time and am now all right. Sold by
all dealers.
Brookway buggies have advanta
ges, you find not in others, regard
less of price.
Wilson & Cantelou.
Every customer who has a Brock
?ay is delighted.
Wilson <fc Cantelou.
Will Clear the Docket.
There are about 15 cases to be
disposed ot* next week, 10 persons
being on bond and five in jail. There
are four murder cases. We ander
stand that Judge DeVore has stat
ed that it is his purpose to hold
court tho entire week in order to
clear the docket. Judge DeVore is
right in taking this position. The
farmers are practically through with
their work now and have more time
to serve as jurors and witnesses in
August than in October. In the past,
some of the judges have been dis
posed to shirk their duty, onl.\ hold
ing court one or two days and then
adjourning because they wanted to
go away lo the mountains or springs.
The people of the county will be
grateful to Judge DeVore for clear
ing the docket in August while they ,
j are not busily engaged in their,
Compulsory Education.
Do our citizens who oppose coin-j
pulsory education realize the fact,
that chere are now 25,000 more ne
gro children in the public schools :
of this state than white children?
'1 his is exactly what the report of !
J. E. Swearingen, state superinten
dent ol' education, shows, and, he
gets his facts and ligures from the
county superintendents. It' a com
pulsory education law was passed it
would be the white children who
would be compelled to attend
school and not the negro children, j
The negro children are already in ,
school and the white children are '<
staying away from school and the'
compulsory law would be enacted '
for their benefit and not for the j
benefit of the negro children. Be-;
sides the enforcement of the law j
would be in the hands of the school j
trustees and you would not tin I the
school trustees going around chasing
little negroes oat of the cotton patch '
into the school house, btu uiidsuui
mer or midwinter would be selected .
for their attendance on school, when
they are not needed in the fields.
In other words, the enforcement of
the law will be in ti e hands of the
farmers themselves, just as the di
vision of the public school money
is now in their hands. Look for a
moment at the otherside of the pic
ture. If 25,000 more negro chi 1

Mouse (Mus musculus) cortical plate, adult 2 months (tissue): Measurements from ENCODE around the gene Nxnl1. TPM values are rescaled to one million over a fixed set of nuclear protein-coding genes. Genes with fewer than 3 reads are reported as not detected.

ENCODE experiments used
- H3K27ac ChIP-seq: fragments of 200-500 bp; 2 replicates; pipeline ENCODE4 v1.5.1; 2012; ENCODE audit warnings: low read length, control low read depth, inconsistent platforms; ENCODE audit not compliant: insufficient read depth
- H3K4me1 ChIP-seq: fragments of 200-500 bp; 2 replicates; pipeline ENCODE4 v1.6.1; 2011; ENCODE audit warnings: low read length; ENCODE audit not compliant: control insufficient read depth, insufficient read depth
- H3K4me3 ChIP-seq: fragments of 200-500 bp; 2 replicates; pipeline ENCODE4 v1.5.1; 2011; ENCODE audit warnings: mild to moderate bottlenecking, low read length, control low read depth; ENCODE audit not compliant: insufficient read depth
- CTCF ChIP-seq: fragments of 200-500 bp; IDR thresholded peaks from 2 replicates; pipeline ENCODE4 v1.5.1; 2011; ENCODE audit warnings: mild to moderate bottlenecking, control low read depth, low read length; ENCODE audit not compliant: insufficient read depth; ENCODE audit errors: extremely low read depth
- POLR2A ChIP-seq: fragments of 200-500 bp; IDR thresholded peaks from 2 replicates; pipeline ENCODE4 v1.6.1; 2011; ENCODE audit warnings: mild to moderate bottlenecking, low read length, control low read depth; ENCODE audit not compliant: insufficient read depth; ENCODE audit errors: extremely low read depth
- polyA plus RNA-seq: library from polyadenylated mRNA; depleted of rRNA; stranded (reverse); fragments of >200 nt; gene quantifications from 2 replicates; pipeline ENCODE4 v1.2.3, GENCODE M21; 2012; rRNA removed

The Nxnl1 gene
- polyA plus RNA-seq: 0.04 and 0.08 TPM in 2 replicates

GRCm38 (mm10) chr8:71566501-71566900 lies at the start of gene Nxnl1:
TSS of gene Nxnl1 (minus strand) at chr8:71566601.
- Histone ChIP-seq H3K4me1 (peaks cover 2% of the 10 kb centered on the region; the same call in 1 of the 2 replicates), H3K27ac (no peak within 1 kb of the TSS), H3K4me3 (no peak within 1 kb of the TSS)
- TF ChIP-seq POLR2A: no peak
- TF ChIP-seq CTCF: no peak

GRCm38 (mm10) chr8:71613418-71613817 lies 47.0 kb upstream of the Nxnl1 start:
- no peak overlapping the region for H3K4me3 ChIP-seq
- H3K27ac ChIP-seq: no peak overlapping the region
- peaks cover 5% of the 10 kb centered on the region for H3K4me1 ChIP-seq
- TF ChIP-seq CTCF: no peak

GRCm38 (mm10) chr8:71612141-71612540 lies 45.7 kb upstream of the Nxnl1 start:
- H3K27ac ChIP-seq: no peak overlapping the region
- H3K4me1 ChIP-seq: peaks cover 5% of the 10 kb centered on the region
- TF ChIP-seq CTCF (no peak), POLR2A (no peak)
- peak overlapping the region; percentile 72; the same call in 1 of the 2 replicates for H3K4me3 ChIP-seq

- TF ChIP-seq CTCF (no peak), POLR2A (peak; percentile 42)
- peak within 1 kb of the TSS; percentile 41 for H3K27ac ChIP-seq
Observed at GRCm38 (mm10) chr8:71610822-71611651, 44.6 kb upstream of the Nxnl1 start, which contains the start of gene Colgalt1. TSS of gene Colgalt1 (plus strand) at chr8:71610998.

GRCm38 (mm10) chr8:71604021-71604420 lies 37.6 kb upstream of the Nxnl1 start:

dren than white children are annu
ally taught to read and write in this
state what sort of race conditions
will we have in South Carolina in
two or three generations? You
might get those who are opposed to
compulsory education to draw you
a picture of that future, and you
will reach the conclusion that a man
who is opposed to compulsory edu
cation is an enemy to his own white
race.-York News.
Good Reason for his Enthusi
When a man has suffered for sev
eral days with colic, diarrhoea or
other form of bowel complaint and
is then cured sound and well by one
or two doses of Chamberlain's colic,
cholera and diarrhoea remedy, as is
often the case, it is but natural that
he should be enthusiastic in his
praise of the remedy, and especial ly
is this the case of a severe attack
when life is threaten. !. Try it when
in need of such a re .edy. It never
fails. Sold by all dealers.
Reduced in Price.
Attention is directed to the ad
vertisement of Ford automobiles iu
this issue. As there has been a very
decided decline in the price of Ford
cars, they will doubtless become
more popular than in the past. The
Advertiser has been informed that
Messrs. Hatcher and Edwards of
Johnston have sold 10 car loads of
Fords since the first of January,
and it is probable, with the lowered
price, that they will sell as many
more before the close of the year.
Remarkable Cure of Dysentery.
I was attacked with dysentery
about Joly 16, and used the doctor's
medicino and other remedies with
no relief, only getting worse all the
time. I was unable to do anything
and my weight dropped from 145
to 125 poundn. I suffered for about
two months when I was advised to
use Chamberlain'* colic, cholera and